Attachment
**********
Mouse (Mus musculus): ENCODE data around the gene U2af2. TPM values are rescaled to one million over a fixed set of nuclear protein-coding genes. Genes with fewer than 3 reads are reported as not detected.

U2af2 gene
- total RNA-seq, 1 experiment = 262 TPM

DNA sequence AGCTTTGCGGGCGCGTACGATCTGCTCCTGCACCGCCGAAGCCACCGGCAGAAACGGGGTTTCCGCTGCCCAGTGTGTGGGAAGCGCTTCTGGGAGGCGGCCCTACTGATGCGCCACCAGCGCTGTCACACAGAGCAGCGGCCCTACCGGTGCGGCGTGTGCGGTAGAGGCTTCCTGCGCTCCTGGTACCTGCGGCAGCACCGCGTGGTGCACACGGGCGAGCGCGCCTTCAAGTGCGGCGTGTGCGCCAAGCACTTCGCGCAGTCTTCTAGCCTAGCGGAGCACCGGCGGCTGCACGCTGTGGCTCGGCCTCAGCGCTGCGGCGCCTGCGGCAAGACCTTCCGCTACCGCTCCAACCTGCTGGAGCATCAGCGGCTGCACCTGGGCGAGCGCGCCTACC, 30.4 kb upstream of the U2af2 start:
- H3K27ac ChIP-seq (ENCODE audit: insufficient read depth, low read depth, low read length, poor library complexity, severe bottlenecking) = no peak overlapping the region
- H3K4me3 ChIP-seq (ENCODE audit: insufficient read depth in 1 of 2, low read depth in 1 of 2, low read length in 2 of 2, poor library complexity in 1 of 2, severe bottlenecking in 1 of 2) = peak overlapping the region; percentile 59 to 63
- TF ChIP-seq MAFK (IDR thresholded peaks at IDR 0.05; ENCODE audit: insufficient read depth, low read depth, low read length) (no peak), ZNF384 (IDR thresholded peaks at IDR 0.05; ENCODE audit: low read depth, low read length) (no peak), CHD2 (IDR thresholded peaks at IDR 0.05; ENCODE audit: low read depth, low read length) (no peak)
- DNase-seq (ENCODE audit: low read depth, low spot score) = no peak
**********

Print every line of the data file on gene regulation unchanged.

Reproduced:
Mouse (Mus musculus): ENCODE data around the gene U2af2. TPM values are rescaled to one million over a fixed set of nuclear protein-coding genes. Genes with fewer than 3 reads are reported as not detected.

U2af2 gene
- total RNA-seq, 1 experiment = 262 TPM

DNA sequence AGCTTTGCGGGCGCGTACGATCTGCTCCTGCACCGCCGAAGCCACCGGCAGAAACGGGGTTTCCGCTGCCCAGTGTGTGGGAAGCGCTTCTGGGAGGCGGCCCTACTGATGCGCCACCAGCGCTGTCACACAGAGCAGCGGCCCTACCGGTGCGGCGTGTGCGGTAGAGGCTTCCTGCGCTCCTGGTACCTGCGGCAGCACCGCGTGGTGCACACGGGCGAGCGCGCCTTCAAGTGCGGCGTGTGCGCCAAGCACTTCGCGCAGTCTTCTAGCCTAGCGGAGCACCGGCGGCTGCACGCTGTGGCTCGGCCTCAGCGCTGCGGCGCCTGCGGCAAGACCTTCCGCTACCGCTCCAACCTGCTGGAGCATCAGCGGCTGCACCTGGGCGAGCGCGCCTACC, 30.4 kb upstream of the U2af2 start:
- H3K27ac ChIP-seq (ENCODE audit: insufficient read depth, low read depth, low read length, poor library complexity, severe bottlenecking) = no peak overlapping the region
- H3K4me3 ChIP-seq (ENCODE audit: insufficient read depth in 1 of 2, low read depth in 1 of 2, low read length in 2 of 2, poor library complexity in 1 of 2, severe bottlenecking in 1 of 2) = peak overlapping the region; percentile 59 to 63
- TF ChIP-seq MAFK (IDR thresholded peaks at IDR 0.05; ENCODE audit: insufficient read depth, low read depth, low read length) (no peak), ZNF384 (IDR thresholded peaks at IDR 0.05; ENCODE audit: low read depth, low read length) (no peak), CHD2 (IDR thresholded peaks at IDR 0.05; ENCODE audit: low read depth, low read length) (no peak)
- DNase-seq (ENCODE audit: low read depth, low spot score) = no peak